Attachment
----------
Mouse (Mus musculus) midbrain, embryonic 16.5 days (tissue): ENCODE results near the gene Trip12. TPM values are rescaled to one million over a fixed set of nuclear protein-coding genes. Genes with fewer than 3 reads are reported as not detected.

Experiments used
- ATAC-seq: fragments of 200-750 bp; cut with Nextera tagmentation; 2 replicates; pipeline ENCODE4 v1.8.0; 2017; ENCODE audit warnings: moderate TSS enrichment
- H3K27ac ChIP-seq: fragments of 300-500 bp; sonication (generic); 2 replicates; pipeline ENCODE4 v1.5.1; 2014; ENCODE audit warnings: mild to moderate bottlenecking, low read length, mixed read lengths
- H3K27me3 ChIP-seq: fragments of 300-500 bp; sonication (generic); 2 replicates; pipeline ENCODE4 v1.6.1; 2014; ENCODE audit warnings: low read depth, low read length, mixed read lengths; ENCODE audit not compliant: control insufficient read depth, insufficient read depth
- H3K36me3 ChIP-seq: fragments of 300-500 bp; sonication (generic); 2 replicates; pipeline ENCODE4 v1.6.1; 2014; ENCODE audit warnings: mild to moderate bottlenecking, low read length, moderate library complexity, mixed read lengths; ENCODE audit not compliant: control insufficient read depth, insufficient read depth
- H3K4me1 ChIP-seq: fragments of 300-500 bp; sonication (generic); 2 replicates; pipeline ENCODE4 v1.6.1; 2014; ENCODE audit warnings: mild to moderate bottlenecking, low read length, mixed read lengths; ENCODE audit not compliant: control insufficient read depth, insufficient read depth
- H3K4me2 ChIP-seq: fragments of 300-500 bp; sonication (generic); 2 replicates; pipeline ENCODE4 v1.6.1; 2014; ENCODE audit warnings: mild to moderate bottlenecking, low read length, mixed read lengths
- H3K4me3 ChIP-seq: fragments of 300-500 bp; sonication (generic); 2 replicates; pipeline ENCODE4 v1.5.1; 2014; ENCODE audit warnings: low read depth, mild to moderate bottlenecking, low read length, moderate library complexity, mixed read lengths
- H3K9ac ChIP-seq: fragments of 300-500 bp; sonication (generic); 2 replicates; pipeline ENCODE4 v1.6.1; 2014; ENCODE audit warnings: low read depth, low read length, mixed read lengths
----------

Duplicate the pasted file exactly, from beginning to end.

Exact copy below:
Mouse (Mus musculus) midbrain, embryonic 16.5 days (tissue): ENCODE results near the gene Trip12. TPM values are rescaled to one million over a fixed set of nuclear protein-coding genes. Genes with fewer than 3 reads are reported as not detected.

Experiments used
- ATAC-seq: fragments of 200-750 bp; cut with Nextera tagmentation; 2 replicates; pipeline ENCODE4 v1.8.0; 2017; ENCODE audit warnings: moderate TSS enrichment
- H3K27ac ChIP-seq: fragments of 300-500 bp; sonication (generic); 2 replicates; pipeline ENCODE4 v1.5.1; 2014; ENCODE audit warnings: mild to moderate bottlenecking, low read length, mixed read lengths
- H3K27me3 ChIP-seq: fragments of 300-500 bp; sonication (generic); 2 replicates; pipeline ENCODE4 v1.6.1; 2014; ENCODE audit warnings: low read depth, low read length, mixed read lengths; ENCODE audit not compliant: control insufficient read depth, insufficient read depth
- H3K36me3 ChIP-seq: fragments of 300-500 bp; sonication (generic); 2 replicates; pipeline ENCODE4 v1.6.1; 2014; ENCODE audit warnings: mild to moderate bottlenecking, low read length, moderate library complexity, mixed read lengths; ENCODE audit not compliant: control insufficient read depth, insufficient read depth
- H3K4me1 ChIP-seq: fragments of 300-500 bp; sonication (generic); 2 replicates; pipeline ENCODE4 v1.6.1; 2014; ENCODE audit warnings: mild to moderate bottlenecking, low read length, mixed read lengths; ENCODE audit not compliant: control insufficient read depth, insufficient read depth
- H3K4me2 ChIP-seq: fragments of 300-500 bp; sonication (generic); 2 replicates; pipeline ENCODE4 v1.6.1; 2014; ENCODE audit warnings: mild to moderate bottlenecking, low read length, mixed read lengths
- H3K4me3 ChIP-seq: fragments of 300-500 bp; sonication (generic); 2 replicates; pipeline ENCODE4 v1.5.1; 2014; ENCODE audit warnings: low read depth, mild to moderate bottlenecking, low read length, moderate library complexity, mixed read lengths
- H3K9ac ChIP-seq: fragments of 300-500 bp; sonication (generic); 2 replicates; pipeline ENCODE4 v1.6.1; 2014; ENCODE audit warnings: low read depth, low read length, mixed read lengths